I want to release an npm (NodeJS) module that will be a development dependency for extensions built for my product (will be used in testing). I don't want this module to be used in any released derivative work (commercial or free, open or closed source).

Is there an existing suitable license that I can use?

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    The restriction of derived works would prevent your software from being open source, as defined by the Open Source Initiative. – Thomas Owens Mar 14 '14 at 16:35
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    How about writing your own? If I understand you right, you don't want any person to use it or just for private use? – Knerd Mar 14 '14 at 16:41
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    That would be "copyright". Open-source licenses are designed to allow greater freedom than copyright allows. If you don't adopt an open-source license your code still falls under copyright, which denies distribution. However, once you publish your code, how would you stop anyone from using it in their unpublished work? – Ant Mar 14 '14 at 16:44
  • I have edited the question - does that change things (if people can develop using it, but for personal, non-public use only)? – Nikolay Tsenkov Mar 14 '14 at 17:01
  • You say that publishing the code is a requirement of npm, where did you read that? – Encaitar Mar 14 '14 at 18:20

No, there are no major software licenses that allow only personal use. Unless for some reason you want someone to be able to rebuff you when you try and bring them to court for going too far, there's no reason to write a formal license of any kind.

A simple copyright statement is all that you really need. And even that may be overkill, if your product is otherwise still unreleased and in testing.

Update from the guy that asked the question: I have spoken with someone from npm and they are fine with a copyright notice "All rights reserved" in the LICENSE file.

  • So, putting a copyright notice in the root of the module will simply state that I keep all rights reserved for myself and people will still be able to get the module and use it in testing, right? If I understood correctly, this should be exactly what I am looking for. – Nikolay Tsenkov Mar 15 '14 at 8:10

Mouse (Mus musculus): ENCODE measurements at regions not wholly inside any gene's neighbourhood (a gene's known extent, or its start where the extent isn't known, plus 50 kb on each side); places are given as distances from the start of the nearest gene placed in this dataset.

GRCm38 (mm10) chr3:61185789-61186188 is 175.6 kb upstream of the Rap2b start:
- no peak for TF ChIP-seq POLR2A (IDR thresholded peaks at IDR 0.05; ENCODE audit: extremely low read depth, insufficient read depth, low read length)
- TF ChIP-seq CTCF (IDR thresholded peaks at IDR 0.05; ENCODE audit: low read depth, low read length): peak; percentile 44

• in most cases, yes, simple copyright and permission is enough for testing. (there are exceptions and special cases, but you're likely not to encounter them in development of your own code that you distribute to paid or volunteer testers.) – DougM Mar 15 '14 at 15:02

Such a license cannot possibly exist. The requirements you list are inconsistent. You want the license to be open-source, but you want it to violate the definition of "open-source". A license cannot be open-source and not open-source at the same time.

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    Well, only to the FSF evangelists true believers definition of "open-source". But who says they have the only valid definition of what "open source" means? – Doc Brown Mar 14 '14 at 17:15
  • I didn't realise that open-source has so strict definition. What I meant by open-source, is that people will be able to see the actual, non-obfuscated source code. – Nikolay Tsenkov Mar 14 '14 at 17:19
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    @DocBrown: I can assure you that the Open Source Definition was not written by an "FSF evangelist true believer" (whatever that is). In fact, the OSI was specifically formed by FSF skeptics in opposition to "FSF evangelist true believers". – Jörg W Mittag Mar 14 '14 at 17:24
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    There is a license that can be both open-source and not open-source at the same time. It's called "Schrödinger's license". – Idan Arye Mar 16 '14 at 10:08

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